photography


An Artistic Eye…….

We have been lucky enough to have a pair of American Kestrels hanging around our property.  Also called sparrow hawks, these beautiful little birds of prey are favored by falconers.

Their favorite perch is the electrical wires that run the length of our property, and the ornamental pear trees that form an alle’e along our 900 foot driveway.

They will fly away as soon as the car approaches, almost racing it down the driveway  to the house.

In mid January, I was very surprised to see one of the pair sitting on our deck bird feeder. They have never come this close! In fact, the whole time the kestrel was puffed up in the falling snow, a tiny junco was underneath, on the floor, literally not moving– and doing his best to remain invisible! The kestrel diet consists of mice, voles, other small rodents, larger insects, and the occasional small bird.  I could almost see the junco heave a giant sigh of relief when the kestrel left!!! The junco can be seen  in the photo below, in the lower pot hanging on the railing.

The kestrel sat, surveyed the scene, and called to its mate.   I was very glad to have been able to see it up close and relatively still.

About a month later, as we were leaving the house, my daughter went out first, then came back in telling me there was something outside that, in one way,  I was not going to be happy about, but in another way, I would!

I followed her outside, and there outside the garage door, between 2 vehicles, was one of the kestrels, dead.

She was right, I was very sad about this, but happy that I would be able to inspect one at close range.

Being a bird of prey, it is against the law to keep him, but since he was right in front of the garage door, he had to be removed. I did take this opportunity to photograph, measure, and weigh him (for a future watercolor) .

I should have been a naturalist, I am fascinated by all things in nature, dead or alive. Death allows closer inspection.

This (and future posts) will include these discoveries- so if you don’t like dead things – heed my warnings, and go no further!!!

This poor kestrel, appears to be a male – males have a  spotted breast, females, streaked- another thing you can’t really see as they go zooming by!!  His dead weight was 3.8 oz, and breast bone was not pronounced, so he did not seem to have been starving. His weight fell on the lighter side of their usual weight range of 80g-156g, but still within the parameters.

After watching a documentary on falconers, it was interesting to learn that the handlers weigh their birds before each hunt, because if their weight is a tad too high, it will affect their hunting abilities.  So, as in the wild, the falcons have to be careful not to overeat.

Upon closer inspection, I discovered the beak was split in half. At first glance, I thought maybe he had crashed into the truck or garage while diving for food, but the break appears to have been there quite a while. Despite this deformity, he seemed to have managed quite well, up until that day!

The claws were quite impressive – for clutching dinner on the fly!

He almost appeared to have a lower lid that would come up to cover the eye.

Not a large bird, the kestrel measured 10″ from head to tail, wingspread from shoulder to shoulder was 6″ , wing tip to tip about 14″. Shoulder to wing tip was about 7  1/2″.  He had about 8 or 9 tail feathers, his lower leg from elbow to toe was about 2″.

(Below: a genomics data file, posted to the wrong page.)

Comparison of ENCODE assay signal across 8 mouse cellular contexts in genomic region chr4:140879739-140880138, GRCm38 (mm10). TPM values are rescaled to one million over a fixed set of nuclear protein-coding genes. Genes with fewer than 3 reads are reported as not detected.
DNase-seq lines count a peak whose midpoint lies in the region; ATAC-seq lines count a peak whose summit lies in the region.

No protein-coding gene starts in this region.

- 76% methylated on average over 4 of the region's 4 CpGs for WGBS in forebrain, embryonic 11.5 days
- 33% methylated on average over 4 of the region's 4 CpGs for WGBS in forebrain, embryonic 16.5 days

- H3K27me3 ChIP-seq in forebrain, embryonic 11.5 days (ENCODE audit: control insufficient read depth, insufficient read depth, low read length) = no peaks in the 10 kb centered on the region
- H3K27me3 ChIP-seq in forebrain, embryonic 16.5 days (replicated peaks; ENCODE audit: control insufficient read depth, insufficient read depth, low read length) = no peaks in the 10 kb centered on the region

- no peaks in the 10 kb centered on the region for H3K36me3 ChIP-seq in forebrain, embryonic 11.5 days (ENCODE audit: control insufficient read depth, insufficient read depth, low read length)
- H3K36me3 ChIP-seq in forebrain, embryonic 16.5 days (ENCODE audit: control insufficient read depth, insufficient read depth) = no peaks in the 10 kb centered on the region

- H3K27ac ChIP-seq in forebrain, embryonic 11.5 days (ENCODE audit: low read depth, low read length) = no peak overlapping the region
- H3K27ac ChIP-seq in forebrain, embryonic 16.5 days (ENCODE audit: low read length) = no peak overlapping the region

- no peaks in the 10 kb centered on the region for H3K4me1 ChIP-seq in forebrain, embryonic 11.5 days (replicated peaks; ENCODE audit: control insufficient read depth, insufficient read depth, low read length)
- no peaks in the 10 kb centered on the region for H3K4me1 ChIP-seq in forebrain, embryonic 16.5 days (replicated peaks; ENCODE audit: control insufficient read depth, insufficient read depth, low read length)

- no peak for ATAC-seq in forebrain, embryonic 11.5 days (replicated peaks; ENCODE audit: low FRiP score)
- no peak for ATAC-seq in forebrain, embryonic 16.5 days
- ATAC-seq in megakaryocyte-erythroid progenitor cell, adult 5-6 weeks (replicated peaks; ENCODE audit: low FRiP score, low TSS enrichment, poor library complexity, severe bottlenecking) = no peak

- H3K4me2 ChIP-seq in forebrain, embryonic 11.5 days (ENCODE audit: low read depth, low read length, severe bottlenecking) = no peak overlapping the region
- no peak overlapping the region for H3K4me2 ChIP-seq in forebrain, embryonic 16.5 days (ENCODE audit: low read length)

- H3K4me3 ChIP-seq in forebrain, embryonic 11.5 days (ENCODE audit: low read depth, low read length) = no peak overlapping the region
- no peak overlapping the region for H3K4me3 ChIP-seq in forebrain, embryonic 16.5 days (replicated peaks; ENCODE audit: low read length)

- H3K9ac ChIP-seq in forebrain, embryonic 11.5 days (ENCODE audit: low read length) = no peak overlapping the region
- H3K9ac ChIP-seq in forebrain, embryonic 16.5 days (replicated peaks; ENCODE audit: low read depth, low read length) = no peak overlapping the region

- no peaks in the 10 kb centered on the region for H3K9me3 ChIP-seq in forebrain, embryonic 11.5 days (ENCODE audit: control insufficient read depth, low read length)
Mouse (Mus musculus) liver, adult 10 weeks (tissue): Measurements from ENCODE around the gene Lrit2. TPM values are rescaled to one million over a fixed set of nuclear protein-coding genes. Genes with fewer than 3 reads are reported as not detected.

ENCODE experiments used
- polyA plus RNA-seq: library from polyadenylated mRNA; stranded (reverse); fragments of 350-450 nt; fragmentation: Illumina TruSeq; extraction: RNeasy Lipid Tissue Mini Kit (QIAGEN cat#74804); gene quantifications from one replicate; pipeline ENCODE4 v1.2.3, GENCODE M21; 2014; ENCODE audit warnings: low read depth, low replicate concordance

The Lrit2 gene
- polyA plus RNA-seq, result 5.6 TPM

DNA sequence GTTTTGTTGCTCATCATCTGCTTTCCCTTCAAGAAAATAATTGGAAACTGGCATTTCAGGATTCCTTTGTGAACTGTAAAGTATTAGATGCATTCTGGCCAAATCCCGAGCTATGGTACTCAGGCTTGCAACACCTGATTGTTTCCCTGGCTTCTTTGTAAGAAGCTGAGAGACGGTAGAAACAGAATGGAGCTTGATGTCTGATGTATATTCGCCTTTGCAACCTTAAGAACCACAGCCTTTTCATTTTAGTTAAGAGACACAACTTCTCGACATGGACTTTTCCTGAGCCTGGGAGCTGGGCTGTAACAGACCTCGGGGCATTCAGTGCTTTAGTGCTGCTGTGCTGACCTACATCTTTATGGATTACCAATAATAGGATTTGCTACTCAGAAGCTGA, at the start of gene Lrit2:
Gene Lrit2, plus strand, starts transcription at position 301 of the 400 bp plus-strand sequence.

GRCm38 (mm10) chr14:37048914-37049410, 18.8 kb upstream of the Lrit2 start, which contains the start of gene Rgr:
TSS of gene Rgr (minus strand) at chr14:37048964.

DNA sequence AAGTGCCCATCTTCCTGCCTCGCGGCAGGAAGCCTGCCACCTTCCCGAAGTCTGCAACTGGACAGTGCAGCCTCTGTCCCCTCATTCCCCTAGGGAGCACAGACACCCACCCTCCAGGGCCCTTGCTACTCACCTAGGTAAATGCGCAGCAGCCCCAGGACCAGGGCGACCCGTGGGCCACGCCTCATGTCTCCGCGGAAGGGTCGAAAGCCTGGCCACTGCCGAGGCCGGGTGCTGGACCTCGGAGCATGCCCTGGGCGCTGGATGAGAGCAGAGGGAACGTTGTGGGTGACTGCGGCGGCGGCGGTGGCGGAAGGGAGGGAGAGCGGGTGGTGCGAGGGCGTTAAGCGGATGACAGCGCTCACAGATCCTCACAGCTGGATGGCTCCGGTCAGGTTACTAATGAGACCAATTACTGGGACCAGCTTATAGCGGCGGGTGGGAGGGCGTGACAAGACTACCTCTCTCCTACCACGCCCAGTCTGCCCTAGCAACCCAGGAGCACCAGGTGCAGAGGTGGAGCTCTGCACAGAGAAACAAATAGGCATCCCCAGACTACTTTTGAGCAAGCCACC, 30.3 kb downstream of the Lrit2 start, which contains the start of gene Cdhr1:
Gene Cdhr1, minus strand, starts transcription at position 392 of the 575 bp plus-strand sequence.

Except for the split on the top, his beak seemed fully functioning and in good shape.

It looks like a total of 7 primary flight feathers on each wing.

A beautiful little bird,  I would have loved to preserve him – but it is against the law to have one, dead or alive, without proper license.

Since his death, I have not seen his mate. Hopefully, if she survives, and finds another life partner, she will return with him to our property.

 

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All is well, and never dull, here at Mountain Meadows this bright, sunny March morning……………………..

Deer was here.......Deer was here………………………….

Dove was here......Dove was here…………………….

Hunter was here..................Hunter was here……………………..

Hunter is gone..............

Even the hardest "heart"..............Even the hardest “heart”……………………

 

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All is well at Mountain Meadows this Thanksgiving eve……………………

I just love these pictures – they would make a great pattern for fabric!!

Very early the other morning, I was sitting in my car, warming it up and defrosting the windows. I happened to look out the window at the sky – and this is what I saw………………………

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All is well, and not quite so frosty, at Mountain Meadows today……

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“Everybody has their own heartbreak, and only they can find the right glue….”    ———-PM

As I wander around the property, and do my chores, I try to remember to have my camera with me.  I should have stock in Duracell, because this camera eats up batteries- I am always taking pictures!!

Invariably, the time I forget the camera is when a perfect shot presents itself!!

I don’t claim to be a great photographer – but I love it, and probably delete at least as many pictures as I save!! My dream is a really good camera one day, but until then………..!

So here are a series of  photos I took yesterday, mostly around the barn. The horses were out grazing, and I was keeping an eye on them (really, I was!!!!!)

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tree bark patterns

tree bark camouflage

bark patterns

bark patterns

Can you find the woodpecker?

Can you find the woodpecker?

Poison ivy vine, I think.....

Poison ivy vine, I think.....

….but I will wait til spring to find out for sure!!!

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Our oak leaf carpet

Our oak leaf carpet

Winter flora

Winter flora